This is a review of Voiceworks #98: Master, by Danielle Bagnato.


Voiceworks, Issue Ninety-Eight

Editor: Elizabeth Flux

Pages: 127

RRP: $10


The first thing that strikes me about Voiceworks 98 is the editorial. Elizabeth Flux is the new editor and, in her second edition, has written some wonderful words of welcome. With an anecdote about her own attempts and failings at “mastering skills which usually do not have any real world impact or relevance” like knitting and shuffling cards, she invites readers to do the same thing with their writing. She writes that “Voiceworks is a place where you can try stuff out with or without flopping to the floor”.

There are many intimidating places within Melbourne’s literary sector, but Voiceworks is not one of them. In the second editorial Rafael SW breaks the notion that writers are slaves to the page and are constantly waiting for inspiration by attempting to write 700 pieces a year. He ends with, “Freedom is possible, and inspiration can be manufactured. So you’ve got a choice. Here’s a pen. You know what to do.”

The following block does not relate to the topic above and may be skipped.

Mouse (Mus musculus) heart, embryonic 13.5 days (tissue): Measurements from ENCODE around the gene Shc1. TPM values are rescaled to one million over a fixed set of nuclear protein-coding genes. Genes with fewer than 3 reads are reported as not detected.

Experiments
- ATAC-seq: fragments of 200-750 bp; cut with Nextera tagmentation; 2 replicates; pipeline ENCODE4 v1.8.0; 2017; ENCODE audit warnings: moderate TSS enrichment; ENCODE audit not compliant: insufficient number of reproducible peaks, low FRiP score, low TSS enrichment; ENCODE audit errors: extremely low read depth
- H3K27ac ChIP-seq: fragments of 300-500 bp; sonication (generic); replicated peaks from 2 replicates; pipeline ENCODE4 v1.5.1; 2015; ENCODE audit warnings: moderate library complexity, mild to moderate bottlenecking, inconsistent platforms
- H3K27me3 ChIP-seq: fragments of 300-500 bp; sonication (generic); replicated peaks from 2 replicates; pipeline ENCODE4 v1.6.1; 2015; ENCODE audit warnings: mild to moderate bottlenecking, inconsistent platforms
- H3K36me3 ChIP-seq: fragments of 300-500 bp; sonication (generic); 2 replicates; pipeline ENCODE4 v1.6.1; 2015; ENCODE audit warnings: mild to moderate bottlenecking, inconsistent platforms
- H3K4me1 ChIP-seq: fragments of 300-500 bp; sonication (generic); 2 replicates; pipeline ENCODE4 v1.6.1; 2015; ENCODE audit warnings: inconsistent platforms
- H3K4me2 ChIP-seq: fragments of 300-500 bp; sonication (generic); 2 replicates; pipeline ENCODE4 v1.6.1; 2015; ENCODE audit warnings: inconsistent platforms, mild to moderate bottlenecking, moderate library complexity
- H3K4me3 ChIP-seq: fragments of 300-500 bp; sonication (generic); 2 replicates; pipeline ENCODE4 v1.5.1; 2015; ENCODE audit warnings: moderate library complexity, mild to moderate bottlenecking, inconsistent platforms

Rafael’s editorial, Slave or Master? is a perfect introduction to this edition’s ‘Master’ theme. Scattered throughout the magazine are non-fiction pieces about real struggles with illnesses, fiction pieces about complicated interactions with life and an image of The Hulk, who realises that regular clothes are not the solution.

This edition has seen Voiceworks change from an A4 format to A5. The new look has similar aesthetics to other literary journals like Meanjin and Going Down Swinging. Even though the old format contained beautiful work, the new one has a more book-like appearance which, when held it up next to other journals feels an equal. In terms of practicality, the layout is somewhat easier to follow. The various pieces of artwork within the magazine work well with the blue and red colours, although at times the bright fonts make reading a little difficult.

I enjoyed Harriet McInerney’s Body Language. I found the idea of a woman whose body physically manifests her subconscious through words on her skin incredibly beautiful. The piece centres around the woman and her boyfriend, who invades her privacy by reading her dreams while she sleeps. I particularly loved the passage: